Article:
https://defence-blog.com/aviation/new-d ... lanta.html

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Re: International Aerospace Discussion - Jan 2018

Postby Philip » 30 Jun 2018 10:44

Boeing gets an order from Q8 for 28 F-18SHs.Cost? $1.5B.It works out to approx.$50M a pop.

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Re: International Aerospace Discussion - Jan 2018

Postby Austin » 03 Jul 2018 10:01

Senators 'dismayed’ as new report reveals Pentagon overestimated F-35 savings by $600 million
A Senate committee has slammed the Pentagon's beleaguered F-35 fighter jet program, for claiming that a $661mn spend on bulk-buying parts would help it save some $1.2 billion. The real amount is half that, it has been revealed.

The Senate Appropriations Committee, which has recently greenlighted a boost in spending for the F-35 program, despite it being plagued by delays and cost overruns, raised the issue last week, after the Defense Department's Cost Assessment and Program Evaluation office report revealed that the Pentagon had greatly exaggerated the economic effect from its attempt to cut the F-35 program costs.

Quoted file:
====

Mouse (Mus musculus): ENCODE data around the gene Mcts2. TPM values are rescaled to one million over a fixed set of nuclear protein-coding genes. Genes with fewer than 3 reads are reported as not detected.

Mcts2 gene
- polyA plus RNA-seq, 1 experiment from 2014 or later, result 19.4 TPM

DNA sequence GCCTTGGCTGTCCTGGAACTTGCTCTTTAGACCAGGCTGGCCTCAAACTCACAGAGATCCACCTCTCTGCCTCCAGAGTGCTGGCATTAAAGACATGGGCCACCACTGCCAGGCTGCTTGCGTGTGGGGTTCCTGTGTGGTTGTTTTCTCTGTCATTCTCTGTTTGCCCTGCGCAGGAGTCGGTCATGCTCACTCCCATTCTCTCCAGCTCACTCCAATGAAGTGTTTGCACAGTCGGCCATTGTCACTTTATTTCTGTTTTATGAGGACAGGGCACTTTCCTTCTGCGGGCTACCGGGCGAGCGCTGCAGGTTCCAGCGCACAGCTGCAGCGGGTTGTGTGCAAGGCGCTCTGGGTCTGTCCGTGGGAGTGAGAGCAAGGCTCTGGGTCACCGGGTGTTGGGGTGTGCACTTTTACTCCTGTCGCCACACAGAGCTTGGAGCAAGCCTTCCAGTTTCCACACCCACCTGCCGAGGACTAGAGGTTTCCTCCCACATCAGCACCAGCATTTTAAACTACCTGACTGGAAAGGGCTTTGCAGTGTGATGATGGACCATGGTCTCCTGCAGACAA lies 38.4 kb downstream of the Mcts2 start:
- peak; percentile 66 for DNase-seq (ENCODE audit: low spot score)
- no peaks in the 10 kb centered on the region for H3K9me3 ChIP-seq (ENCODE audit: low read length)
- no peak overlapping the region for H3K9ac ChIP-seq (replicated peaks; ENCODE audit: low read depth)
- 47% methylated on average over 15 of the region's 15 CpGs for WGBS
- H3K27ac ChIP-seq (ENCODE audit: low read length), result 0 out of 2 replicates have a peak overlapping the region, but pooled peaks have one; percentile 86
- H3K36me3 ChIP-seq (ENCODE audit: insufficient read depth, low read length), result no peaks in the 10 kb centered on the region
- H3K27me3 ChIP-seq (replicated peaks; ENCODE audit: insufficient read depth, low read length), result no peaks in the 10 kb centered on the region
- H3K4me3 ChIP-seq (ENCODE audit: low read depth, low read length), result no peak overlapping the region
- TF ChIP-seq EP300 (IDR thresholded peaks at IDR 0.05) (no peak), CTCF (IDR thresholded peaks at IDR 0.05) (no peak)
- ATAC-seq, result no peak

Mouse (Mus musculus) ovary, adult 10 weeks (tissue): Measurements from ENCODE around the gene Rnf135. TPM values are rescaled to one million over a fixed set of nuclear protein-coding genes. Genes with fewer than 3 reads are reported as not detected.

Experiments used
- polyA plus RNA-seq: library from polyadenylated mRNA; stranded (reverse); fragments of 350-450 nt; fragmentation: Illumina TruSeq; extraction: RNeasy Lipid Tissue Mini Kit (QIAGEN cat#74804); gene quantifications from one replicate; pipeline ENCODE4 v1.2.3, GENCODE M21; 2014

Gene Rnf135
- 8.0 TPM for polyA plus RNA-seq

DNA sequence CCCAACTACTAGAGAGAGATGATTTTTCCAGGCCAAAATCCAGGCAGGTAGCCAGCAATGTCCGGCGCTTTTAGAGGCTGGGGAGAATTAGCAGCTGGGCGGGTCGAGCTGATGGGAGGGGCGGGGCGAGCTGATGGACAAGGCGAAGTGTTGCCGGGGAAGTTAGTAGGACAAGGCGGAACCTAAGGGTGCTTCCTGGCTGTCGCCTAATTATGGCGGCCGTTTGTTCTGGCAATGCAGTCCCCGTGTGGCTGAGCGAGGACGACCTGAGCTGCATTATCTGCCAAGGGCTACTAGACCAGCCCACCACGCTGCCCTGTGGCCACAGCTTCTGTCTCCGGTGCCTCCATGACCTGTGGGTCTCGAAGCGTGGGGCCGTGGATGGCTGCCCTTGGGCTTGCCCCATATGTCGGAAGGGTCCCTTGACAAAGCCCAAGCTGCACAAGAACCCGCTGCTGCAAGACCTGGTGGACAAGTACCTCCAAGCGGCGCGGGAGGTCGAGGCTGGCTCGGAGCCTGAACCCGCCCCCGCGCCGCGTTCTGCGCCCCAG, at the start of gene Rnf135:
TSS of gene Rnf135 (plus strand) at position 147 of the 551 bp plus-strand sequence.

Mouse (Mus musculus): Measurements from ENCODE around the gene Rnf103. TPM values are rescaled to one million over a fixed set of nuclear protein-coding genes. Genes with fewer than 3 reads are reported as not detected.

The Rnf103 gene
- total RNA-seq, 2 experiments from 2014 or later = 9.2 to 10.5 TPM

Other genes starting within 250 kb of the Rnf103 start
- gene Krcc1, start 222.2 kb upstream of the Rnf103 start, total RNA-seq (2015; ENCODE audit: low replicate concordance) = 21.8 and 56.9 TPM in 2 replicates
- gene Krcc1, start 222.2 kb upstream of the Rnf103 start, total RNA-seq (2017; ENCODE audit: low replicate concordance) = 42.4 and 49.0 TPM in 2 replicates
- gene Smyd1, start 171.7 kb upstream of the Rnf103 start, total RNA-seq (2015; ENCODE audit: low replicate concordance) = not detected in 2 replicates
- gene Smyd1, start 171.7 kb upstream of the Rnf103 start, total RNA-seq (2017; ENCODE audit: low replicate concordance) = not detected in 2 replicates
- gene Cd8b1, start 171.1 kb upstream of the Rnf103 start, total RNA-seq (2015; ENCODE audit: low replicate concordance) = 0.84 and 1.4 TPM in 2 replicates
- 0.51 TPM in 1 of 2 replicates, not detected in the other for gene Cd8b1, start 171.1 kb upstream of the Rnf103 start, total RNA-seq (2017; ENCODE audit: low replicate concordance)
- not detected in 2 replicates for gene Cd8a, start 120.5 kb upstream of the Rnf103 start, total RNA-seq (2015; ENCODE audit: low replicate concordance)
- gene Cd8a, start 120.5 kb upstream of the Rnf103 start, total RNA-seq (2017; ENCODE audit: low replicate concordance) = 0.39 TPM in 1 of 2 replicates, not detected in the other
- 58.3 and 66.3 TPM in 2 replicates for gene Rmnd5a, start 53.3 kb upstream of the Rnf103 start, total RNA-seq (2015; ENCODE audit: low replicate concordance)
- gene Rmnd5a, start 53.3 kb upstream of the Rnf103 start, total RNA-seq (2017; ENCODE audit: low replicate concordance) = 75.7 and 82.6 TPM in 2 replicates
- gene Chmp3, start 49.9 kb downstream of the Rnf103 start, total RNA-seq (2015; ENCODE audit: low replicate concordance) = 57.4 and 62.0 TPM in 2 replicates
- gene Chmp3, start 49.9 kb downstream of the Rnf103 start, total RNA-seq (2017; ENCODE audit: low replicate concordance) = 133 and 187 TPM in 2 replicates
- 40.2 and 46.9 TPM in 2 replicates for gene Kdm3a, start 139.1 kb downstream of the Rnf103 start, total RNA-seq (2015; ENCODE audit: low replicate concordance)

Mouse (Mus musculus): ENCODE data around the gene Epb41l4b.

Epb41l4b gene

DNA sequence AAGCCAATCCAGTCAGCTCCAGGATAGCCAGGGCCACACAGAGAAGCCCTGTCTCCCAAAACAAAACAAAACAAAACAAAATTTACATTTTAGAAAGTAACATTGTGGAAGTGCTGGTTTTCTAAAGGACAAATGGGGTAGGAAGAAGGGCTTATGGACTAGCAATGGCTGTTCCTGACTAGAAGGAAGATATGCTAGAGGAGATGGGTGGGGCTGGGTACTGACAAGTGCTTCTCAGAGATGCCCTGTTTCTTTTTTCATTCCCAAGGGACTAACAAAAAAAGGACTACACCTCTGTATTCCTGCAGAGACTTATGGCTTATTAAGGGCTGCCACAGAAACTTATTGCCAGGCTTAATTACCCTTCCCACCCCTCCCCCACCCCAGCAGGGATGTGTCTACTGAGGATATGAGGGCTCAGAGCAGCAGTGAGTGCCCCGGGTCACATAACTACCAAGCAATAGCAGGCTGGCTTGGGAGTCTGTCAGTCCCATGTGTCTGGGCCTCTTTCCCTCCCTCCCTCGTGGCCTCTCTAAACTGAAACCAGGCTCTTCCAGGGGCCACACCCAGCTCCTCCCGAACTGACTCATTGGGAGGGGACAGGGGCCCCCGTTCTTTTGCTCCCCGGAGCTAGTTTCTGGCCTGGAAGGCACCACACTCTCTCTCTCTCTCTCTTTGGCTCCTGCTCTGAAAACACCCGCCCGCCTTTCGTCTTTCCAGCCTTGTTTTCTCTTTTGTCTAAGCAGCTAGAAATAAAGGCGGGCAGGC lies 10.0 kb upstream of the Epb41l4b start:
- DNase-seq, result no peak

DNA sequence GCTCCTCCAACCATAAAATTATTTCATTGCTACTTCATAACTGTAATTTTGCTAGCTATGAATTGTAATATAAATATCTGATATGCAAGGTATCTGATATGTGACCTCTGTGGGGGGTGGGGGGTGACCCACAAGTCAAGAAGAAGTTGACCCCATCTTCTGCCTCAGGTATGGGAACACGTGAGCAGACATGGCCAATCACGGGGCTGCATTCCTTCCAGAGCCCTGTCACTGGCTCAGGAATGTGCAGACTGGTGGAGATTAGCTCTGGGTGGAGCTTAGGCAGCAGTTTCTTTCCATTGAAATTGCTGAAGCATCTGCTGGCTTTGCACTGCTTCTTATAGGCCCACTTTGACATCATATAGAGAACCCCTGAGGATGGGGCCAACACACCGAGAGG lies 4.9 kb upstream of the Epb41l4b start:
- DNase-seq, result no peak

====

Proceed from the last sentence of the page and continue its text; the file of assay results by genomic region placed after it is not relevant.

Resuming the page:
Last year, the program's office asked for some $661 million to procure, in bulk, material and equipment that had undergone hardware qualification testing for the F-35, claiming the bulk buy would allow it to save some $1.2 billion in costs. The parts to be supplied would be fitted into the aircraft to be purchased in 2019 and 2020. Last month, Lockheed Martin Corp. received the contract with the appropriate adjustments.

The new report, however, argues that the buying strategy is much less cost-efficient than Pentagon officials had initially claimed when they presented their case to Congress.

According to the new report, the measure will generate savings of some $600 million, which is a half of the designated amount.

While the committee did not object in principle to what has turned into the most expensive US weapons program ever, the lawmakers have said they were "dismayed by the inaccuracy of the initial estimates," the report states, as cited by Bloomberg.